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90 cases
  • North Olmsted Chamber of Com. v. North Olmsted, No. 1:98CV0810.
    • United States
    • United States District Courts. 6th Circuit. United States District Court of Northern District of Ohio
    • 21 Enero 2000
    ...227-28 (2d Cir.1998), cert. denied, 525 U.S. 1040, 119 S.Ct. 589, 142 L.Ed.2d 532 (1998); New York Magazine v. Metropolitan Trans. Auth., 136 F.3d 123, 131 (2d Cir.1998); Desert Outdoor Advertising, Inc. v. City of Moreno Valley, 103 F.3d 814, 818-19 (9th Cir.1996), cert. denied, 522 U.S. 9......
  • Park Shuttle N Fly v. Norfolk Airport Authority, No. CIV.A. 2:03CV461.
    • United States
    • United States District Courts. 4th Circuit. United States District Court (Eastern District of Virginia)
    • 9 Diciembre 2004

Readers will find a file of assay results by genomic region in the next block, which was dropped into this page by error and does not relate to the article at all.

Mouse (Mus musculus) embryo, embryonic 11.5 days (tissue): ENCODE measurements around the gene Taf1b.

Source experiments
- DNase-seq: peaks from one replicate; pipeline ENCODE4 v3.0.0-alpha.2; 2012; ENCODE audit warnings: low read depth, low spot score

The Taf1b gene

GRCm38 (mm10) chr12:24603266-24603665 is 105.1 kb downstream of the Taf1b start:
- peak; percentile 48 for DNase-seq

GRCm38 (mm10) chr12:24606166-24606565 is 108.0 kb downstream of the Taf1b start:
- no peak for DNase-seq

...1998). Other courts have relied exclusively upon the commercial speech doctrine, however, See New York Magazine v. Metro. Transp. Auth., 136 F.3d 123, 130 (2d Cir.1998)(applying commercial speech doctrine); Am. Future Sys., Inc. v. Penn. State Univ., 752 F.2d 854, 862-62 (3d Cir.1984) (appl......
  • Seattle Mideast Awareness Campaign v. King Cnty., Nos. 11–35914
    • United States
    • United States Courts of Appeals. United States Court of Appeals (9th Circuit)
    • 18 Marzo 2015
    ...it has necessarily signaled an intent to create a designated public forum. See, e.g., New York Magazine v. Metropolitan Transp. Auth., 136 F.3d 123, 130 (2d Cir.1998) ; Lebron v. Washington Metro. Area Transit Auth., 749 F.2d 893, 896 & n. 6 (D.C.Cir.1984). Neither the First Amendment nor t......
  • Children of the Rosary v. City of Phoenix, No. 97-16821
    • United States
    • United States Courts of Appeals. United States Court of Appeals (9th Circuit)
    • 28 Agosto 1998
    ...Ass'n/Chicago Area v. Chicago Transit Auth., 767 F.2d 1225 (7th Cir.1985); New York Magazine v. Metropolitan Transportation Authority, 136 F.3d 123 (2d Cir.1998); see also Christ's Bride Ministries, Inc. v. Southeastern Pa. Transp. Auth., 148 F.3d 242 (3d Cir.1998). In Planned Parenthood, t......
  • Request a trial to view additional results